Thursday, February 8, 2018

Cherokee Nation Prepares for Potential Spring Floods


The Cherokee Nation is preparing for potential spring flooding by filling 10,000 bags of sand for communities and individuals to use within the tribe’s 14-county jurisdiction.

Cherokee Nation’s Emergency Management team spent the week filling bags, which were donated by the Bureau of Indian Affairs. After flooding swept through the city of Tahlequah in 2017 and a historic flood damaged homes along the Illinois River in 2015, the tribe hopes to lessen the impact of flood damage in the Cherokee Nation’s jurisdiction.

“Historic flooding events have wreaked havoc on some of our Cherokee Nation communities in recent years,” Cherokee Nation Deputy Chief S. Joe Crittenden said. “We want to be as proactive as possible, and providing our communities with sandbags is one way we hope to prevent some of the physical and emotional damage that flooding can cause here in northeast Oklahoma.”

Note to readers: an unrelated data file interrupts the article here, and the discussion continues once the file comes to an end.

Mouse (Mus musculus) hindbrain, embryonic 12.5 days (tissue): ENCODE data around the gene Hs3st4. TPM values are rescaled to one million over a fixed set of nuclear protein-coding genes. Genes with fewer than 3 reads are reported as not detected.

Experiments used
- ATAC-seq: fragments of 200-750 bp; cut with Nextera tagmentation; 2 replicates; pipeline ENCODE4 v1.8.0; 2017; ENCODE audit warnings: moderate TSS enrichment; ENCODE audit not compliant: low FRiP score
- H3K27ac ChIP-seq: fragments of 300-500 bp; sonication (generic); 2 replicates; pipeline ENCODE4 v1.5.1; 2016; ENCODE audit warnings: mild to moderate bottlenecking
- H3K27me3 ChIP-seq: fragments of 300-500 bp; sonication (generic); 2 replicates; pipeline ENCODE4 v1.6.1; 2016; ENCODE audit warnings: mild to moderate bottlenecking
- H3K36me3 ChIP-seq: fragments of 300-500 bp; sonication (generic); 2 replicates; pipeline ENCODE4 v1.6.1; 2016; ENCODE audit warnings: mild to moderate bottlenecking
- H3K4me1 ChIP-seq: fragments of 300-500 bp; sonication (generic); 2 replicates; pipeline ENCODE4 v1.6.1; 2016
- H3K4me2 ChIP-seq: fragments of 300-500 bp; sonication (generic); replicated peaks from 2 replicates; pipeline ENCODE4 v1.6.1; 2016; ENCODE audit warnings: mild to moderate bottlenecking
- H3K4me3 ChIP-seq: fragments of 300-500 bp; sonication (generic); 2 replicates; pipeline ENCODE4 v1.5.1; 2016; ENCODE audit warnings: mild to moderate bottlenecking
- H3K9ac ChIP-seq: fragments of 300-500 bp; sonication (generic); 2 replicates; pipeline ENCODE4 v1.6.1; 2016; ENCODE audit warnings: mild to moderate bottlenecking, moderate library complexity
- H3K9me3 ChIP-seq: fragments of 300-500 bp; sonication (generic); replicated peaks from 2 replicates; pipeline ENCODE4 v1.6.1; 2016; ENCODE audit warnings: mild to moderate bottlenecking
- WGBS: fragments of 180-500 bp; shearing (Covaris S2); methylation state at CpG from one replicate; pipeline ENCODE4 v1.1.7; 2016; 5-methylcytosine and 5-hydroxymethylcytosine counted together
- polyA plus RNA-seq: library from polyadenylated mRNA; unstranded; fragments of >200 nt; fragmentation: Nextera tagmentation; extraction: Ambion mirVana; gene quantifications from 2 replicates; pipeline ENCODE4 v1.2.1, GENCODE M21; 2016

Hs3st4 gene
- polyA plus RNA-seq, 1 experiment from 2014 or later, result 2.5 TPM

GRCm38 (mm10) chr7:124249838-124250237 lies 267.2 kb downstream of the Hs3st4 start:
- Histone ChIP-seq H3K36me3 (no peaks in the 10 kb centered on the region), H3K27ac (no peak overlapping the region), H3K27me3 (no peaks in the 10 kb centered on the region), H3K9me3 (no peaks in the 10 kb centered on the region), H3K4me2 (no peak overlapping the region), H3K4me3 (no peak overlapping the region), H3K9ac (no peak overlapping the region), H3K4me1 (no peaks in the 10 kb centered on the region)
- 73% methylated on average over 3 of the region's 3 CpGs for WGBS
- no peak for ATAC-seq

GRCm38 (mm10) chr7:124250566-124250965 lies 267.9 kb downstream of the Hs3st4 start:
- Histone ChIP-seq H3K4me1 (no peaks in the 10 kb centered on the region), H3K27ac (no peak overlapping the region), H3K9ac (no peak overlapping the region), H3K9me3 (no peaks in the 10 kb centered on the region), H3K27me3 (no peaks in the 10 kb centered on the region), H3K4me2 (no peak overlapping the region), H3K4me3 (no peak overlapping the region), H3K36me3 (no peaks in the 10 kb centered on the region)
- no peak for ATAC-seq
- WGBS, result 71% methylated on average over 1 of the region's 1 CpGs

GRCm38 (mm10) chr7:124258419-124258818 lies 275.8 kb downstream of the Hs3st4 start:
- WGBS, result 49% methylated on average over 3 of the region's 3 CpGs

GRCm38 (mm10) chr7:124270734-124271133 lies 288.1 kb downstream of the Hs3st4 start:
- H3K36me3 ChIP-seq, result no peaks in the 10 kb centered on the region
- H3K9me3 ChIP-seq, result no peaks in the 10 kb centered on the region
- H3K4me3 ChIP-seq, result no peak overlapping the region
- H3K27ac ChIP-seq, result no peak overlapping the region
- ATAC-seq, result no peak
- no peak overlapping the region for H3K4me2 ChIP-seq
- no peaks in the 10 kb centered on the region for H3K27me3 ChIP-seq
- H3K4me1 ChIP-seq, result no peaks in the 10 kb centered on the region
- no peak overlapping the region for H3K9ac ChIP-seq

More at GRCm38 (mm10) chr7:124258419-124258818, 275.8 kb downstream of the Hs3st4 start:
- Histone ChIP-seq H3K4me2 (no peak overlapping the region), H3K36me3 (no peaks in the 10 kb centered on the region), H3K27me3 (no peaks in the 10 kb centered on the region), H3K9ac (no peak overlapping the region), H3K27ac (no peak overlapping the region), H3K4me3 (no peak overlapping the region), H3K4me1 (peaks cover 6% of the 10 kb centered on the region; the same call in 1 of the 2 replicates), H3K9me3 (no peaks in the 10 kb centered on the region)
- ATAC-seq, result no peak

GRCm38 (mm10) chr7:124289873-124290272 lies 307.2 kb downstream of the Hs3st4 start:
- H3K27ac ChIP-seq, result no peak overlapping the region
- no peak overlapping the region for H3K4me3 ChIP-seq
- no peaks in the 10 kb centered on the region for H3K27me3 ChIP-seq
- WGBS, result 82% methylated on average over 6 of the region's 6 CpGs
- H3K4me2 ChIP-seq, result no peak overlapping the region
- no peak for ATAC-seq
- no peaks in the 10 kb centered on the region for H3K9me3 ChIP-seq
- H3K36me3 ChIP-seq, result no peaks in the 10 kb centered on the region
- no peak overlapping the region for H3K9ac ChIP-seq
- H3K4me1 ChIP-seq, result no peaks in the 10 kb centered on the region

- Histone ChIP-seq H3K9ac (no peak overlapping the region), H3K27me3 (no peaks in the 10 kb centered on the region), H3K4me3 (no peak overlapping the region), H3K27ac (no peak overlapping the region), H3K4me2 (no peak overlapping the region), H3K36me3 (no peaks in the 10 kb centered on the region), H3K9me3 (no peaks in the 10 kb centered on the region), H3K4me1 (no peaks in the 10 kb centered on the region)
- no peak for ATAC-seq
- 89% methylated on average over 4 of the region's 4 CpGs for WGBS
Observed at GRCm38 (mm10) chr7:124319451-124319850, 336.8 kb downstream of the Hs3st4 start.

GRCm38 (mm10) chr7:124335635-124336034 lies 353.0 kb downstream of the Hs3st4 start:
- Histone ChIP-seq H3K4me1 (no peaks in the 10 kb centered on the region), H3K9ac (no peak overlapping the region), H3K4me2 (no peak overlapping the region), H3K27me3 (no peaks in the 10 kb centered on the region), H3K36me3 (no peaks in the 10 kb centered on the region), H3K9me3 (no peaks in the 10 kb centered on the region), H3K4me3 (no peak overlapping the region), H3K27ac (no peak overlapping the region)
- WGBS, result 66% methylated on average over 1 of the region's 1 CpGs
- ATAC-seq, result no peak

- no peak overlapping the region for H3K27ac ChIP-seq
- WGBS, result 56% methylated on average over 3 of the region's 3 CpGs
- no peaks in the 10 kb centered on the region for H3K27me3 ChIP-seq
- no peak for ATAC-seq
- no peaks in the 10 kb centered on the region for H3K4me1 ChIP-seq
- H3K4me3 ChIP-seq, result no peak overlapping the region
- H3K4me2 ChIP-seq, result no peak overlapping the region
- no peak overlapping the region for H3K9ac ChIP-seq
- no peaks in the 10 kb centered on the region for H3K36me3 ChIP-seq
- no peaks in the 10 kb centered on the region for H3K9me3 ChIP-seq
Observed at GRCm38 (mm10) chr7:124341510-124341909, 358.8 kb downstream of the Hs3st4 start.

Cherokee Nation Emergency Management sent 500 pre-filled bags to Northeastern State University to store, as well as hundreds to the Chewey Community of Cherokee County and Greasy Community in Adair County.

The public can also request to pick up already filled sandbags at the tribe.

“When the river floods, water runs through Cherokee and non-Cherokee homes the same way. We want to make sure people are safe,” said Jeremie Fisher, manager of Cherokee Nation Emergency Management. “The idea is that we would be an asset to our 14 counties and have a resource that they may not otherwise have access to.”

During natural disasters such as floods, Cherokee Nation Emergency Management works with city, county and state agencies to manage response efforts. Crews also collect data and photographs related to the damage, or set up road barricades and assist residents who need to evacuate their homes. The Cherokee Nation’s emergency management is a Type III FEMA incident management team and has responded to tornadoes and flooding.

For more information or to arrange for pickup of sandbags, call 918-207-3830.


Sally Maxwell, Senior News Director

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